My motto has always been, “Work smarter, not harder!”
This Helen Keller quote is another great one:
I’ve worked with several amazing coworkers who loved to collaborate and it made things much better! It’s an incredible sight to see 4-5 teachers sitting around a table, standards out, notebooks open, lesson plan books open, ideas flowing, and flair pens writing like crazy! The fact that so many intelligent, talented, creative individuals can come together, brainstorm, and share so many fantastic ideas is above and beyond priceless.
No matter where you fall on the “collaboration spectrum,” I thought I would share some successful tips that worked for myself and some of my past teammates!
#1 – Have a set day/time to collaborate.
Everyone on the team has advanced notice and has cleared their schedule. This usually happened for us when the kids went to Specials. But it can also happen before or after school.
#2 – Have an agenda and stick to it.
My friend Mel was our grade level chair at my previous school and she was A-MA-ZING! She always sent us an agenda of each week’s collaborative planning. She used our county’s instructional calendars and pacing guides to look ahead and would include upcoming units/concepts on the agenda. We knew what we were going to talk about and could plan ahead. I could pull certain activities or resources based on the agenda.
#3 – Have one spot to store all ideas and resources.
Everyone came to the table with several ideas and resources. But we had to have a way to store all of these things! So we used colored folders and a wire desk organizer to keep everything together and organized. The different colors are for the different subjects. As each of us were writing our lesson plans, we would refer to the folders and write in our ideas. When we needed to make copies, we would run down to the copy room with the resource, do our thing, and then bring the resource back to the correct folder. That was the key – keeping things organized even though 5-6 people are constantly digging through them and pulling them in and out.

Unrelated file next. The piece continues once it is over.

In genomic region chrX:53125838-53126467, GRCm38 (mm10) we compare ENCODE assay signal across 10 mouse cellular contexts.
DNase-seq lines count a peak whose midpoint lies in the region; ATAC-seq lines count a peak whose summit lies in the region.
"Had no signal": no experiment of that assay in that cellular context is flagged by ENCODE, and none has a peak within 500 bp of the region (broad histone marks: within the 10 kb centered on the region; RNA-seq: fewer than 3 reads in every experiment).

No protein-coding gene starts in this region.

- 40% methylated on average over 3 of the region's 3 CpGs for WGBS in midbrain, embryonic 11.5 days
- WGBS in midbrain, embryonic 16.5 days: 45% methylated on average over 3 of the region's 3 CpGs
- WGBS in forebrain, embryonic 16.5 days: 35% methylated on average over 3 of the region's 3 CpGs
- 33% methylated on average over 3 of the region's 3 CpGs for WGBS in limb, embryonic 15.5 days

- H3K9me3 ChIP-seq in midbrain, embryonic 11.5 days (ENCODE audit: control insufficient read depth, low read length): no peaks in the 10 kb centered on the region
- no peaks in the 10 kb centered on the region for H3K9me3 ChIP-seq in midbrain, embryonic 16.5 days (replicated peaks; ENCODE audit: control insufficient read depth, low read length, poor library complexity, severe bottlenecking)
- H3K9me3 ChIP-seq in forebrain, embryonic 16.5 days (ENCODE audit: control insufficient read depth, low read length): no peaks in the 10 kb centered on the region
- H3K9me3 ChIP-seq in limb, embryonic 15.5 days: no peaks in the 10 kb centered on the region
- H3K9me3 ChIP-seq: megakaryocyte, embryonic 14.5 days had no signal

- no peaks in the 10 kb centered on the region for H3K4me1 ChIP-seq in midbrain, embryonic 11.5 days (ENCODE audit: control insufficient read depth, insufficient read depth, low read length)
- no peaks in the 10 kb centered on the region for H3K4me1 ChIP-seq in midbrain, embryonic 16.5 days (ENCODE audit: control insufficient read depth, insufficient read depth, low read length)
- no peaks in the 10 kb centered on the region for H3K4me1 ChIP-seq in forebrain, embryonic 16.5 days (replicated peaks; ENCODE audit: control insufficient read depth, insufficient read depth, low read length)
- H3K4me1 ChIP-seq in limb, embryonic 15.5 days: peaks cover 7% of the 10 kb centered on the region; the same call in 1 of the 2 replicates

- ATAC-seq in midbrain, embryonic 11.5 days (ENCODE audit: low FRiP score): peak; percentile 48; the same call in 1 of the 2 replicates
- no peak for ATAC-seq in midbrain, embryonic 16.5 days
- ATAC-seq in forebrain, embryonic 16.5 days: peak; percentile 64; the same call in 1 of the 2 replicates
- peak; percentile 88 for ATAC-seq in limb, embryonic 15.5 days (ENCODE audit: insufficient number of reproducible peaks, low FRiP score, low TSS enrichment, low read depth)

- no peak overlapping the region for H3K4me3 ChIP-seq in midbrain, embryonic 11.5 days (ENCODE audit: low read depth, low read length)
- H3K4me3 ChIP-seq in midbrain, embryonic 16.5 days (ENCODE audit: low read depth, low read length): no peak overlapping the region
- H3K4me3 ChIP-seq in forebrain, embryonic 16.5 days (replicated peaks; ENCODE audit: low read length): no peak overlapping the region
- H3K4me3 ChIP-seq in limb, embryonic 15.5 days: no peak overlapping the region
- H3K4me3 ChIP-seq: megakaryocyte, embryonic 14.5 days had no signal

When we were finished with a certain unit or topic, we would take out that folder and put it in our grade level filing cabinet. The key here is to STAY ORGANIZED! Keep the resources in the colored folders and use hanging files to sort the subjects (Reading, LA, Math, Science, Social studies, Health, etc.) That way when you need those resources again for review, reteaching, or the following year, you can put your hands on them with ease!
#4 – Bring snacks to the planning meeting.
This is no brainer. Food or candy can make things less stressful, more comfortable, and bring a smile to any party-pooper’s face! It can be as simple as a bag of chips or pretzels or as fancy as a breakfast casserole. Either way, food works. When I worked with Mel, we had a jar of grade level M&M’s. This made my life wonderful and horrible all at the same time! We had every flavor known to man. My fav – peanut butter. Delish!!! The only problem was that I couldn’t stop! We would all bring in more M&M’s when the jar got too low…it was a never-ending flow of awesomeness that didn’t do squat for my figure. It even got to the point where we bought this guy:
Oh yeah. It just got real. Thankfully, I have since curved my appetite for M&M’s. Discipline and will power are so tough…I think I can. I think I can.
#5 – Keep an open mind.
Just because someone brings an idea to the table doesn’t mean you have to use it. BUT – maybe something different would be fun for both you and your students! When you have an organizational system like I mentioned above, you can pick and choose the things you like. If a resource isn’t your style or you know it isn’t going to work with your group of students, you don’t have to use it. But at least it can still go in the resource file! I’ve sat in meetings where coworkers say rude and inappropriate comments to each other when sharing ideas. It’s those situations that cause resentment, frustration, anger, and make our profession even more difficult than it already is or should be.
(Click the quote above for a free printable!)
I hope that these tips are helpful for you and your coworkers. Collaboration can make this profession less stressful and bring us closer together.
Do you and your coworkers collaborate?
Do you plan together for the upcoming units and activities?
Do you split up the work load?
Do you have any coworkers that don’t like collaborate?
Or do you like to do it all on your own?
Let’s hear it – comment below!